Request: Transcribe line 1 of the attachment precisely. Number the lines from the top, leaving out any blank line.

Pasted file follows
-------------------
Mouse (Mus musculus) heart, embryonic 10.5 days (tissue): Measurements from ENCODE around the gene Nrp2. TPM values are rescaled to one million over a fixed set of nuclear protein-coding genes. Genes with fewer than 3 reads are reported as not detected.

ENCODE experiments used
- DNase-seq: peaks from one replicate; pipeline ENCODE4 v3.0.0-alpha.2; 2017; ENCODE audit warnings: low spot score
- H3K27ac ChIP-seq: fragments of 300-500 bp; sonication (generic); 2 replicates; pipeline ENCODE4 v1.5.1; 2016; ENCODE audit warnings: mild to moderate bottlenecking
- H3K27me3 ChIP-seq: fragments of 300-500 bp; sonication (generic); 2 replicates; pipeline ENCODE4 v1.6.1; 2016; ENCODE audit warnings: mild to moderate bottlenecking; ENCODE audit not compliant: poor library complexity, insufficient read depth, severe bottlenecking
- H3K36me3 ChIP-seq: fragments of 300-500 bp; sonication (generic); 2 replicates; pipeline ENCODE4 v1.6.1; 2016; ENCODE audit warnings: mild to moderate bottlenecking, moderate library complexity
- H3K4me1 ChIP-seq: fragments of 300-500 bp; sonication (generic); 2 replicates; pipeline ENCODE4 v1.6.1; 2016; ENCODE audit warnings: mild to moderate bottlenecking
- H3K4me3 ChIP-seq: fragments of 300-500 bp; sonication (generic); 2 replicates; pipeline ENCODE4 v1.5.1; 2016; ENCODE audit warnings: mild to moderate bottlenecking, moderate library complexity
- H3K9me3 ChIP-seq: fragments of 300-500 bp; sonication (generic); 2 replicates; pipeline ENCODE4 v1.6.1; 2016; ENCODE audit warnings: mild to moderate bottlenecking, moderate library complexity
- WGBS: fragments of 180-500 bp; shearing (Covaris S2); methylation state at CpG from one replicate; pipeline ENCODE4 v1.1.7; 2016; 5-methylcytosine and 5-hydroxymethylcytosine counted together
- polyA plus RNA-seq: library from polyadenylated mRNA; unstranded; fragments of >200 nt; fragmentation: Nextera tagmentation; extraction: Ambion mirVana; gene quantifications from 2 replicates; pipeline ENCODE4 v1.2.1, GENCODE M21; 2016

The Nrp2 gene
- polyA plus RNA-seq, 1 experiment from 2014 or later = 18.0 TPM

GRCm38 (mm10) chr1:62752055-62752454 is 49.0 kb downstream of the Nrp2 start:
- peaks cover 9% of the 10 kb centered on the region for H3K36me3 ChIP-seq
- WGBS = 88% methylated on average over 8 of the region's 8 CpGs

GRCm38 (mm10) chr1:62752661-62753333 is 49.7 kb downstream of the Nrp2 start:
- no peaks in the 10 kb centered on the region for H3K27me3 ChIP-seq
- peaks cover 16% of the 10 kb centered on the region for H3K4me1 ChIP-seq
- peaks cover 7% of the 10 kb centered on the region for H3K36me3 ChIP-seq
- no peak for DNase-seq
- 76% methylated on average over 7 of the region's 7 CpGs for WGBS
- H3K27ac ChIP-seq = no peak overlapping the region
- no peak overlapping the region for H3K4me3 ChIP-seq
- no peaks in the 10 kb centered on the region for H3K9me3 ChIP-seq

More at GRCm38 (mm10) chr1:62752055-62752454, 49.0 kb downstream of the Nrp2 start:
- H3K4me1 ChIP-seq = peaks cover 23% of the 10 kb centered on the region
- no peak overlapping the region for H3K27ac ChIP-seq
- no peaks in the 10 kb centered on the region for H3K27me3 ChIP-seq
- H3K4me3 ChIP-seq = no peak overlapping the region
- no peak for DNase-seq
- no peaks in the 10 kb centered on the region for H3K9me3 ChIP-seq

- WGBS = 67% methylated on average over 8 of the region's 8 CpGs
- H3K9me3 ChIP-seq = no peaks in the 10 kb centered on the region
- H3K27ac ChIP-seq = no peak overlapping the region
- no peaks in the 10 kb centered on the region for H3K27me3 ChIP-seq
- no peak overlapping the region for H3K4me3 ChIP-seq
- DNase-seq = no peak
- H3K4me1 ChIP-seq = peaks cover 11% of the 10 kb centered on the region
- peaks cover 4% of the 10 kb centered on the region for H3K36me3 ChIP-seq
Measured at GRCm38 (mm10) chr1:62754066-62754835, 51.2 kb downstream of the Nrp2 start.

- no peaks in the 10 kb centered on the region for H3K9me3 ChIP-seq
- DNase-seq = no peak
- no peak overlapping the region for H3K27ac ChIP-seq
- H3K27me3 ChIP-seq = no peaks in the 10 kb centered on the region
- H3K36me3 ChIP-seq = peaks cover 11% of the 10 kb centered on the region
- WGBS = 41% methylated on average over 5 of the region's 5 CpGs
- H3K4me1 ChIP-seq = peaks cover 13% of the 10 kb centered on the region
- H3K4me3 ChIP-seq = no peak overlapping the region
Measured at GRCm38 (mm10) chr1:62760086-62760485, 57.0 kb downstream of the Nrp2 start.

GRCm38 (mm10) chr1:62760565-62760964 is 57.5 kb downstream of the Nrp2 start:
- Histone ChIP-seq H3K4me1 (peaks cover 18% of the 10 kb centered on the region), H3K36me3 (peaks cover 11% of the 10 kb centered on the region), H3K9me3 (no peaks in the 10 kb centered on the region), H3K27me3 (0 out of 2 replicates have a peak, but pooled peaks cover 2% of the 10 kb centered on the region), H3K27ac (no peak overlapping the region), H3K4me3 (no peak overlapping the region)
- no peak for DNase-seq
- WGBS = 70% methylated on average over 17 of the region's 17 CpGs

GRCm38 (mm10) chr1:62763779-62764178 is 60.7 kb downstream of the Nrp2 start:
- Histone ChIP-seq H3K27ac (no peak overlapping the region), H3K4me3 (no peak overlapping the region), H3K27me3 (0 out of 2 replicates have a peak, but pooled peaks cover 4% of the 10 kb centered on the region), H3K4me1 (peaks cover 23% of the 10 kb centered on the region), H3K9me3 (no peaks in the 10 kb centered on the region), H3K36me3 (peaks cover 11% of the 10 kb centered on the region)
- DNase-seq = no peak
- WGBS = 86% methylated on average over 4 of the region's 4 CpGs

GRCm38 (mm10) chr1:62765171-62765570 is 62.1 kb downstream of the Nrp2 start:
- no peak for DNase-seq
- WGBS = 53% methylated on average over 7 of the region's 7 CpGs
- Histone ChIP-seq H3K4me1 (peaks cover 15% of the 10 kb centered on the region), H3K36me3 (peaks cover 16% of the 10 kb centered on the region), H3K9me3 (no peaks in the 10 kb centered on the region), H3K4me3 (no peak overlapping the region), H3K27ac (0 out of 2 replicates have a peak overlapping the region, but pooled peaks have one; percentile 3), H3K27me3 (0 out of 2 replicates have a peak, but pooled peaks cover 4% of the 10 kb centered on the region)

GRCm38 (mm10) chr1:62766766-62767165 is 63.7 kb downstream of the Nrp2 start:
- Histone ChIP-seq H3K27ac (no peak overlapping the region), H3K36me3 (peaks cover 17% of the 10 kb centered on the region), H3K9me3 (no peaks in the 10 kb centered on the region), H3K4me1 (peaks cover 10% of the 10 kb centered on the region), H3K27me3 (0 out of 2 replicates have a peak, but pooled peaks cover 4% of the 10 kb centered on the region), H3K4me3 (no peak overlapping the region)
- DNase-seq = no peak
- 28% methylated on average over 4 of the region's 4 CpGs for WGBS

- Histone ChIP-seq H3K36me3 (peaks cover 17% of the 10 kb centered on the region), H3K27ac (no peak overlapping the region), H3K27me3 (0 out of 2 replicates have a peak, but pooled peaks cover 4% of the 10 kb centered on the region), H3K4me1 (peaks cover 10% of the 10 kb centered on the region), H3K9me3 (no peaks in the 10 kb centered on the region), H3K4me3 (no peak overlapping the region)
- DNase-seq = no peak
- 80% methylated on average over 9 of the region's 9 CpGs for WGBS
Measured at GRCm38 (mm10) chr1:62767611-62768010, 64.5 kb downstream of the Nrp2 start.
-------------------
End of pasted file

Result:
Mouse (Mus musculus) heart, embryonic 10.5 days (tissue): Measurements from ENCODE around the gene Nrp2. TPM values are rescaled to one million over a fixed set of nuclear protein-coding genes. Genes with fewer than 3 reads are reported as not detected.